Given the absence of any transit-related measure on this year's ballot, the race for Ohio governor stands alone as the one decision local voters have to help shape the future of public transportation in southwest Ohio.
If public transit in the Tri-State ever needed a vote of confidence from the region's electorate, some would argue 2018 was the year it needed it most. Cincinnati Metro is sputtering on a 45-year-old funding structure and teetering on the edge of a $184-million budget shortfall over the next decade.
As soon as next year, officials with the Southwest Ohio Regional Transit Authority are anticipating an operating deficit possibly in the millions of dollars. Over the summer, transit leaders worried that deficit could be as high as $6 million short of what Metro needs to maintain its current levels of bus service in 2019, but SORTA spokeswoman Sallie Hilvers said it could be less.
"We've been frugal this year, and the deficit for next year is expected to be smaller than that, but there will be less revenue than needed to cover expenses for 2019," Hilvers said Tuesday in an email to WCPO.
The governor's race between Democrat Richard Cordray and Republican Mike DeWine will have a less direct and immediate impact on Metro's operations than something like a new sales tax levy, but it could set the stage for Metro's future as the region's transit agency continues to search for more local sources of funding.
"I'm angry right now, so I'm going to keep my comments brief," said Cam Hardy during the board's July 25 meeting. Hardy is a daily bus rider and heads up the grassroots bus advocacy group, the Better Bus Coalition. "All I'm hearing is pie in the sky. We need to take that '20 million rides by 2021' mission statement down. That's not going to happen if we're slashing service.
"At this point, the public can't trust this board," he said.
SORTA owns and operates Cincinnati Metro, and its board of trustees oversees its budget, which topped $98 million to cover operating costs in 2018 alone.
Board members who opposed putting a measure on this year's ballot said their decision came from a lack of consensus, including the board's chair, Kreg Keesee.
"It has become clear to me that we have not reached an appropriate consensus within the Board and the community to vote tomorrow to present Hamilton County voters with a sales tax option to address the significant financial and operational needs of the Metro bus system," Keesee said in a July 24 news release, less than a day before the board was set to vote on a ballot proposal.
"I do not believe that the current environment provides a clear path to victory at the polls even if consensus had been reached," he said.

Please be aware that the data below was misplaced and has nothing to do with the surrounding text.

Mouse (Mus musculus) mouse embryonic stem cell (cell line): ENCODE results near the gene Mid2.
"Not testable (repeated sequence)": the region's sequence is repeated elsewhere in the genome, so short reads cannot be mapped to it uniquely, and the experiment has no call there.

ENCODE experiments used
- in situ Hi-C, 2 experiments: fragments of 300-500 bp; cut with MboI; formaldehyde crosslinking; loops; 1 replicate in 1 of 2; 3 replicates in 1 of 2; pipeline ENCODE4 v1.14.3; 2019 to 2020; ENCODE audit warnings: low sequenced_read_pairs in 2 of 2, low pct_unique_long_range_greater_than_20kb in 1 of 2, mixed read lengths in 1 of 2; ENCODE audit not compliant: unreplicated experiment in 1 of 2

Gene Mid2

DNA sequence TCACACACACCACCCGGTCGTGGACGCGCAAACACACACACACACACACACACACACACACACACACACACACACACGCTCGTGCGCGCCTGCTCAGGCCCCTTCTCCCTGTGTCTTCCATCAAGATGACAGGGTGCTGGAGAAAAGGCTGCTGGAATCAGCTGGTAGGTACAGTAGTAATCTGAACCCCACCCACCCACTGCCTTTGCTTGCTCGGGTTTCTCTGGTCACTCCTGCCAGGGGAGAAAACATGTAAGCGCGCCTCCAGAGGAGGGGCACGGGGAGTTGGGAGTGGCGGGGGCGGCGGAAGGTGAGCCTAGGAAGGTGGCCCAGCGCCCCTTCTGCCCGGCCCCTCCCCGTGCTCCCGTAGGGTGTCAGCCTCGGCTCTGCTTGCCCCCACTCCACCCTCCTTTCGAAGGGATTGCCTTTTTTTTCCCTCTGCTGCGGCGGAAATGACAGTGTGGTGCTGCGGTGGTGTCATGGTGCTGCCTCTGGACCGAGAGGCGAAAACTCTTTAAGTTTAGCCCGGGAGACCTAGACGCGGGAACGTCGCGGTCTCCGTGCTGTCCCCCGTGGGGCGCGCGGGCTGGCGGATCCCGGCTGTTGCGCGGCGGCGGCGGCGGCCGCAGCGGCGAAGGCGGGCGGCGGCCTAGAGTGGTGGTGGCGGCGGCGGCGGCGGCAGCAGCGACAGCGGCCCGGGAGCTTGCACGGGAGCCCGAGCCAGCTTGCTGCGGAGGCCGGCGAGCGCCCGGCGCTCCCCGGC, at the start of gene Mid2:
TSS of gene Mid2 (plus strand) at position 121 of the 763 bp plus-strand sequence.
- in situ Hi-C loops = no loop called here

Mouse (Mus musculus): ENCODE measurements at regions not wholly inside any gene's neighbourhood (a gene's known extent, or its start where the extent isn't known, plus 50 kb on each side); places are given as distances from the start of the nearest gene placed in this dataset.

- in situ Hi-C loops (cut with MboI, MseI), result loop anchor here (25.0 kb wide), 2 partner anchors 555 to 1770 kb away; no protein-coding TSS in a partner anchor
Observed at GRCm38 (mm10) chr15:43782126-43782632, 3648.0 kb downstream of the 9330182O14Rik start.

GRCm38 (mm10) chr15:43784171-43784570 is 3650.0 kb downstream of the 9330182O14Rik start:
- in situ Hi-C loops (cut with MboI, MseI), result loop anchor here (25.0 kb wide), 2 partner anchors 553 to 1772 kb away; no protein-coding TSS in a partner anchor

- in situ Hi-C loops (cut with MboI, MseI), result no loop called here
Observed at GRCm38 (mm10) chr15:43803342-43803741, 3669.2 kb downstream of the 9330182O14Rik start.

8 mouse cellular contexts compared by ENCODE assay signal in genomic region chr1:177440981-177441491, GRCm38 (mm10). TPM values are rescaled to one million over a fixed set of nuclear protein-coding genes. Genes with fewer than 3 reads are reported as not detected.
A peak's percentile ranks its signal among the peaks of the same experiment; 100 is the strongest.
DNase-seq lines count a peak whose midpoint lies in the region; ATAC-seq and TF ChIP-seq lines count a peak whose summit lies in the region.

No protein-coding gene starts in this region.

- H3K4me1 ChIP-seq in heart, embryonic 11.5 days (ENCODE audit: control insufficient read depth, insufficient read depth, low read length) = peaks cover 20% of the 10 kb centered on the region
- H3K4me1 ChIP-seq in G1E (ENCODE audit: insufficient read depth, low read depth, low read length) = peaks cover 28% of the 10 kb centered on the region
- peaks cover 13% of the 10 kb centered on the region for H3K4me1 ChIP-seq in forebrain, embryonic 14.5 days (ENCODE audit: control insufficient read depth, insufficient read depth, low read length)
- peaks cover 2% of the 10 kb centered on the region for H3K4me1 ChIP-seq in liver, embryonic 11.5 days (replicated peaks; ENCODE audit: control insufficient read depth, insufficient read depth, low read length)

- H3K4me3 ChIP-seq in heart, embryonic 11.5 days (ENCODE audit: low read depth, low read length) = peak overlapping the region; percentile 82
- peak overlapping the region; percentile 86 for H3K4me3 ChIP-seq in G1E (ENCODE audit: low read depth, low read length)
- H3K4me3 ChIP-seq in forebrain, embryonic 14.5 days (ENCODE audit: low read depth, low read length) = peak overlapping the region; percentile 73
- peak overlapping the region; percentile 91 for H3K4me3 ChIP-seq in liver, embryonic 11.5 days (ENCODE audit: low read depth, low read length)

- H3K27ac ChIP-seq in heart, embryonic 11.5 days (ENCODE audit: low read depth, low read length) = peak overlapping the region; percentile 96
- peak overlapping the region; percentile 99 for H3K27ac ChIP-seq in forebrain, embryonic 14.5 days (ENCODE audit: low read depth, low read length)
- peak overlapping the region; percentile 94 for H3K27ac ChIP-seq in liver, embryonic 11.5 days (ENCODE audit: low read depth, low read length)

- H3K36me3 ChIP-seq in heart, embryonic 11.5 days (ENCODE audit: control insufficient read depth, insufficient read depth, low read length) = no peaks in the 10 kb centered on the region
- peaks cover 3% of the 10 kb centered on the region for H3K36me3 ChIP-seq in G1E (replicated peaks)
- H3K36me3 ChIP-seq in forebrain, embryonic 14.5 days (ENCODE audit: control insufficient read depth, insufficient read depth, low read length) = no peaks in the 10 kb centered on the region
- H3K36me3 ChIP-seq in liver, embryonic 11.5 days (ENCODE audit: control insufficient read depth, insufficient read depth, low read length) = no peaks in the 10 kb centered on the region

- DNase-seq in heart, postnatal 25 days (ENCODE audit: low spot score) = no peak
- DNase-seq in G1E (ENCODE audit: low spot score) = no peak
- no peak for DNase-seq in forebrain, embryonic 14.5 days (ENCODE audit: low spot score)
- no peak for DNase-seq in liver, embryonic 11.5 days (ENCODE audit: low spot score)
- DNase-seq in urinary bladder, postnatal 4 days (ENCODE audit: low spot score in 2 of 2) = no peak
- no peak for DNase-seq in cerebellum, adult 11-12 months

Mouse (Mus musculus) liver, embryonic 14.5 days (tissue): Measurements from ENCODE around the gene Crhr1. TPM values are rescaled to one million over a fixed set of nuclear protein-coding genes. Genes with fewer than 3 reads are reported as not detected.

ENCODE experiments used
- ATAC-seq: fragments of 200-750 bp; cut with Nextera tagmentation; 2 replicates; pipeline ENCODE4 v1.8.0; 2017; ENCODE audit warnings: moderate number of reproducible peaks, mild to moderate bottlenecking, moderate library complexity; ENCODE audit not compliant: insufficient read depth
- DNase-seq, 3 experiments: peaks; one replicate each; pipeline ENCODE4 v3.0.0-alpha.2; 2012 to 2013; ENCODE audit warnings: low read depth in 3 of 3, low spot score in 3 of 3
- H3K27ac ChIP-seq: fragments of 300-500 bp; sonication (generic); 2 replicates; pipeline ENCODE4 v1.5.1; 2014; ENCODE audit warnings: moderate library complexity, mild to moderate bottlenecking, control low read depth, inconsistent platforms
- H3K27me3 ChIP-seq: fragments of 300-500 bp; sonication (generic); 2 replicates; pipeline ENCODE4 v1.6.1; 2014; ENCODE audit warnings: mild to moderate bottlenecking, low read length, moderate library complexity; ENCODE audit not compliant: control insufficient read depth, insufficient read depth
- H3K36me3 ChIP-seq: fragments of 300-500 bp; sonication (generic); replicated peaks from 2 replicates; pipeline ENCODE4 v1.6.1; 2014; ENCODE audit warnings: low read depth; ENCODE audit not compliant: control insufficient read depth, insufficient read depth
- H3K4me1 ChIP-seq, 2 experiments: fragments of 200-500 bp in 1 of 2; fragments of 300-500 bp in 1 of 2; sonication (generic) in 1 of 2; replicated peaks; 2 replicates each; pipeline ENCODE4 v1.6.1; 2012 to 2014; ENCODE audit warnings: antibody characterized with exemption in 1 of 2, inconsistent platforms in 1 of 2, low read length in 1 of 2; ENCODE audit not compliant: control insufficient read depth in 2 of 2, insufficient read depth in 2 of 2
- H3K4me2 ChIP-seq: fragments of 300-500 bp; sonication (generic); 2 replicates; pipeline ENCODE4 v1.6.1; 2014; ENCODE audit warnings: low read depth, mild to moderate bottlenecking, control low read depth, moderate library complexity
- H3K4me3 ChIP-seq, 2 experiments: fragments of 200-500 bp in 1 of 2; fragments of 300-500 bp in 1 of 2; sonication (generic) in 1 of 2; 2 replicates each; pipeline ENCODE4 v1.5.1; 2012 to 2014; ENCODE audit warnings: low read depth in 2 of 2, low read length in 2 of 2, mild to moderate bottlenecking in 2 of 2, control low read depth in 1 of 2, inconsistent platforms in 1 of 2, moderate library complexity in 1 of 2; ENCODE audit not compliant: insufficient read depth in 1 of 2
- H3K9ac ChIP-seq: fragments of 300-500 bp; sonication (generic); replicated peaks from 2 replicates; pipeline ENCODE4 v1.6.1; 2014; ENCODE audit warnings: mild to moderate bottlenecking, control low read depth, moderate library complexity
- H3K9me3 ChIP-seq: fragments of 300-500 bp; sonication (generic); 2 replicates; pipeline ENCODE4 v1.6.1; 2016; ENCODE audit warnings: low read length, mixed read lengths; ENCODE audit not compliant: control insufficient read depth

Another board member called a ballot measure's failure at Tuesday's polls a "political reality."
Looking to Columbus
When it comes to funding public transit, the Ohio Statehouse has almost nowhere to go but up, and with Hamilton County balking on a local measure and federal transit funds coming up short from Washington, state funding could become more important than ever for Buckeye transit agencies.
There's opportunity for growth here, and Gov. John Kasich's successor will have a chance to set -- or change -- the tone going forward.
The lack of funding meant Ohio's transit agencies fell short of the number of transit rides needed -- by some 38 million -- to meet demand statewide. The Ohio House budget this year only allocated $6.5 million for public transit.
That statewide figure equals slightly more than 6 percent of SORTA's annual operating budget for Cincinnati Metro.
Of that $6.5 million, Metro saw $800,000 in 2018. That's less than 1 percent of its operating budget for the year, according to SORTA. Metro received no state funds toward capital expenses like new buses to replenish its aging fleet or new benches and shelters at more bus stops.
More than half of Metro's operating budget comes from a small portion -- 0.3 percent -- the city of Cincinnati earnings tax.
Of the two choices for governor, only the Democrat offered even a quasi-concrete plan to alter public transit's present course in Ohio. Cordray ran on the promise of a $1.8 billion infrastructure package that he said, for the first time, would include money for public transit, but he never specified on the campaign trail how much of that $1.8 billion would go to transit agencies.
DeWine's responses to questions about public transportation came up even shorter, saying that, if local jurisdictions demonstrate a need for more money toward transit, his administration would meet that need.
Pat LaFleur reports on transportation and mobility for WCPO. Connect with him on Twitter (@pat_laFleur) and on Facebook.